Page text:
In the early 1980s, Ms. Kaufman was briefly married to a man named Henry Ball, who by many accounts saw the restaurant as a combination liquor cabinet and piggy bank.
Mr. Carney was not scared of his boss’s husband, an old acquaintance of his whom he had introduced to Ms. Kaufman.
“Put a hand on that cash register and I’m going to kill you,” he once told Mr. Ball, according to “Everyone Comes to Elaine’s,” A.E. Hotchner’s 2004 book-length ode to the place.
In 1998, Ms. Kaufman requested that a man sharing a drink with a woman buy her a drink of her own. When he declined, an argument ensued, and Ms. Kaufman hit him in the jaw, a ring on her hand drawing blood, and was arrested.
“I go out and tell her to say that this guy stomped her foot and that her natural reaction was to hit him,” Mr. Carney told Mr. Hotchner. She did, and the charges were dropped.
“The only person that Elaine feared was Tommy Carney,” Robert Morris, a onetime Elaine’s regular who is writing a musical about the bar, said in a phone interview.
The regulars, the tourists and Ms. Kaufman romanticized Elaine’s. But Mr. Carney was just doing his job. At one point, he invested in a rival bar across the street.
On his last night before retirement, Mr. Carney said that many people had asked whether he would miss the joint. He demurred.
“It’s time,” he told The Times. “I’m outta here. I’m gone.”
Thomas Thaddeus Carney was born on Jan. 29, 1940, in Liverpool. His father, also named Thomas, was a rail worker who died of tuberculosis when Tommy was 2 years old. His mother, Agnes (Campbell) Carney, worked odd jobs while raising five children.
When Tommy was 14, he went to work to support the family. He became a galley boy on the Cunard Line ships — washing dishes, peeling potatoes, getting seasick.
“Going to sea with Scousers” — the vernacular term for Liverpudlians — “gave me a sharpness, a sixth sense,” he told The Liverpool Echo in 1993. “No one can put one over on me.”
In a few years, he jumped ship in Bermuda, then took a winding path that took him to Montreal and ultimately landed him New York. He waited tables at venerable New York restaurants like the Four Seasons and at establishments owned by men he had worked with at sea.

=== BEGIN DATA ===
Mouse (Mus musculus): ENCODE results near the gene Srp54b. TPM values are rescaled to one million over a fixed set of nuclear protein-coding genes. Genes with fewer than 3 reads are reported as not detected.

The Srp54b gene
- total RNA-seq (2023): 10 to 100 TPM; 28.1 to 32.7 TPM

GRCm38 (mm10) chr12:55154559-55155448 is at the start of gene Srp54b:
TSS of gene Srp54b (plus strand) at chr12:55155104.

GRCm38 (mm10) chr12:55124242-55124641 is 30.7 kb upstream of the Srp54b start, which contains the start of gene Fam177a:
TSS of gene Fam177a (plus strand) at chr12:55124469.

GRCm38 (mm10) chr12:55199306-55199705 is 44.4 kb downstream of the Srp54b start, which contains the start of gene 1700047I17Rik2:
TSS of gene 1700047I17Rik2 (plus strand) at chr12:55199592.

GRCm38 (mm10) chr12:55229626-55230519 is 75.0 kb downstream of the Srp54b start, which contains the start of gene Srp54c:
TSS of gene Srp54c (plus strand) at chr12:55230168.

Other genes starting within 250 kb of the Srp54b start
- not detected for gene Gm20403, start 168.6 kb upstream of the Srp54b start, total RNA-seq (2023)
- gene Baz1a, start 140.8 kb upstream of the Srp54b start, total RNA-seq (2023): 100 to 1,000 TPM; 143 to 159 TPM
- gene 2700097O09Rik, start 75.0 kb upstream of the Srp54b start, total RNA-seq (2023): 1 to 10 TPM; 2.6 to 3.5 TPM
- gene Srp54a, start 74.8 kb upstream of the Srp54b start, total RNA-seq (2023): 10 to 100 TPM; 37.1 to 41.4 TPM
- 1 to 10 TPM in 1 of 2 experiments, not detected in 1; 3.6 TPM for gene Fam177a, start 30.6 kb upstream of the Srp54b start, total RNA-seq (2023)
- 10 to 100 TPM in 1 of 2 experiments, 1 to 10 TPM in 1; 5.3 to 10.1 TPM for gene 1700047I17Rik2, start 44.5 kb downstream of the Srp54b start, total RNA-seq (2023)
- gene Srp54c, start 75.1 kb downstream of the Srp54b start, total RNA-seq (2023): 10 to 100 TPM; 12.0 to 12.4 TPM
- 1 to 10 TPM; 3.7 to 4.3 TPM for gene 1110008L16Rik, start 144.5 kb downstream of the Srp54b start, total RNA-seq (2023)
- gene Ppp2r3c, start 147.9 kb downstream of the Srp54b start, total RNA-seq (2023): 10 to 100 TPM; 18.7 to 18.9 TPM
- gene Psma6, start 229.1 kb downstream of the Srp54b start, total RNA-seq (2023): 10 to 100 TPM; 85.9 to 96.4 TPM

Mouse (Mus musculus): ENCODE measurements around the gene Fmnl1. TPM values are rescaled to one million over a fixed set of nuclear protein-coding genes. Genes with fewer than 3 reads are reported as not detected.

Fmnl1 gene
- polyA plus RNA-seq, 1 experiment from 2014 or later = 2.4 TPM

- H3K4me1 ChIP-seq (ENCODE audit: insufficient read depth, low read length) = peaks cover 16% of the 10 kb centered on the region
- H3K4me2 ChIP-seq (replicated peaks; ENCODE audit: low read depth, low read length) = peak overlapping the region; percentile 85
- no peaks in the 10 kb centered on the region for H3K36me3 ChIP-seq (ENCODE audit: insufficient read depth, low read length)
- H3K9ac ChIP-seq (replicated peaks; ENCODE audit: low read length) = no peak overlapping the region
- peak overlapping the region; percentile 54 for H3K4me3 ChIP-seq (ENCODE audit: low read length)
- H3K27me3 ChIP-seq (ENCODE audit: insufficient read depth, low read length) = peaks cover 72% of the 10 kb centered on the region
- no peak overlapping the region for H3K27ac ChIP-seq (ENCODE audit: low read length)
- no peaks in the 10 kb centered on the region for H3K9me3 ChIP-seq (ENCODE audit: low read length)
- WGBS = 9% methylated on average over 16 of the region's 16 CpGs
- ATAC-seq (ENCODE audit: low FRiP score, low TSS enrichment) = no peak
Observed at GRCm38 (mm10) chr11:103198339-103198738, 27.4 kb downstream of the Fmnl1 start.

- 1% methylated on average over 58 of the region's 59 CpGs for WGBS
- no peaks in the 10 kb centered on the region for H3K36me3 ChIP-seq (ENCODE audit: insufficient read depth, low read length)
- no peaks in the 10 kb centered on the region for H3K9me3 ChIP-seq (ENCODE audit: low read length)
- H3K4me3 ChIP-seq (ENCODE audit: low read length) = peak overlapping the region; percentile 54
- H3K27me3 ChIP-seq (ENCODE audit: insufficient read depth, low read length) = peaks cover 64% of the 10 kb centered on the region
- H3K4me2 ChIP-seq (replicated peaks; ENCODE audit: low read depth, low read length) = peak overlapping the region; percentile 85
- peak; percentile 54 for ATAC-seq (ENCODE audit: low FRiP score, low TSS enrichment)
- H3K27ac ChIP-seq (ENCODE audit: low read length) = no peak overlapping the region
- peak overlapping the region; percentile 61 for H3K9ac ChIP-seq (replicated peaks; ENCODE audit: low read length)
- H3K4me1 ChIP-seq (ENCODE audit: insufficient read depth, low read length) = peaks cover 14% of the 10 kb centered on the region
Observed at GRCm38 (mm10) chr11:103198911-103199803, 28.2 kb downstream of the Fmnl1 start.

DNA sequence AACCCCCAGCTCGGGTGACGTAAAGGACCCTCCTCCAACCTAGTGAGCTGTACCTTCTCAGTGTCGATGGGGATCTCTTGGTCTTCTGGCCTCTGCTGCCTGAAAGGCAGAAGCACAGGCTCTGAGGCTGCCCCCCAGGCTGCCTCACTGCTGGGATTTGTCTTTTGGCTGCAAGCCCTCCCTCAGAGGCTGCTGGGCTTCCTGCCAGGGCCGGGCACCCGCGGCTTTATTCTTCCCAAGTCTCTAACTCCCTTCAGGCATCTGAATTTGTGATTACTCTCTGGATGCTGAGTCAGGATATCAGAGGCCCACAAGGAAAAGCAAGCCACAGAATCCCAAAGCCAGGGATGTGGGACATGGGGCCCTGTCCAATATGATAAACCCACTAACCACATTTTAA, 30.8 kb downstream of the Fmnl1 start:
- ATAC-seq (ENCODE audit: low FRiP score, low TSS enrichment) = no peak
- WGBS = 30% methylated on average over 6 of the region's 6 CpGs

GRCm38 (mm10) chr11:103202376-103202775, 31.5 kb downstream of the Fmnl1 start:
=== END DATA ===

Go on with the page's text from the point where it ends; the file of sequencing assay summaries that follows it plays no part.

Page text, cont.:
For much of the 1970s, “Elaine had a bunch of artistic type of people working the bar,” Mr. Philzone said. “Their primary motivation as bartenders was more to meet people than it was to make drinks and ring the register.”
One night, Mr. Carney filled in for someone on vacation and threw himself into the work.
“The next day, it was like the Spanish Inquisition,” Mr. Philzone said. Ms. Kaufman gathered the bar staff and demanded to know why they had never earned as much money as Mr. Carney.
“From that point on, as far as the bar was concerned, he pretty much ran the show for Elaine,” Mr. Philzone said.
After retiring, Mr. Carney focused on operating two Italian restaurants he owned in Westwood, N.J., and Sparkill, N.Y., before moving to Florida.
In addition to Ms. Carney, he is survived by their two children, a daughter, Ashley Rose Carney, and a son, James; another son, Thomas Jr., from a previous marriage; two sisters, Irene Doran and Josephine Wade; and four grandchildren.
After shifts that ended closer to dawn than midnight, Mr. Carney regularly golfed 18 holes. Some of his most faithful customers were businessmen who relied on him as a ringer in golf tournaments.
Mr. Carney seldom bothered celebrity customers, but one night, he could not restrain himself from approaching Kevin Costner.
“Kevin, can I ask you a question?” Mr. Philzone recalled him asking. “What’s it like to play with Tiger Woods?”
The two men fell into a deep discussion about golf strategy.
“That conversation opened up the door, and you could see what Tommy’s passion was,” Mr. Philzone said. “It wasn’t golf. It was competing. It was being the best.”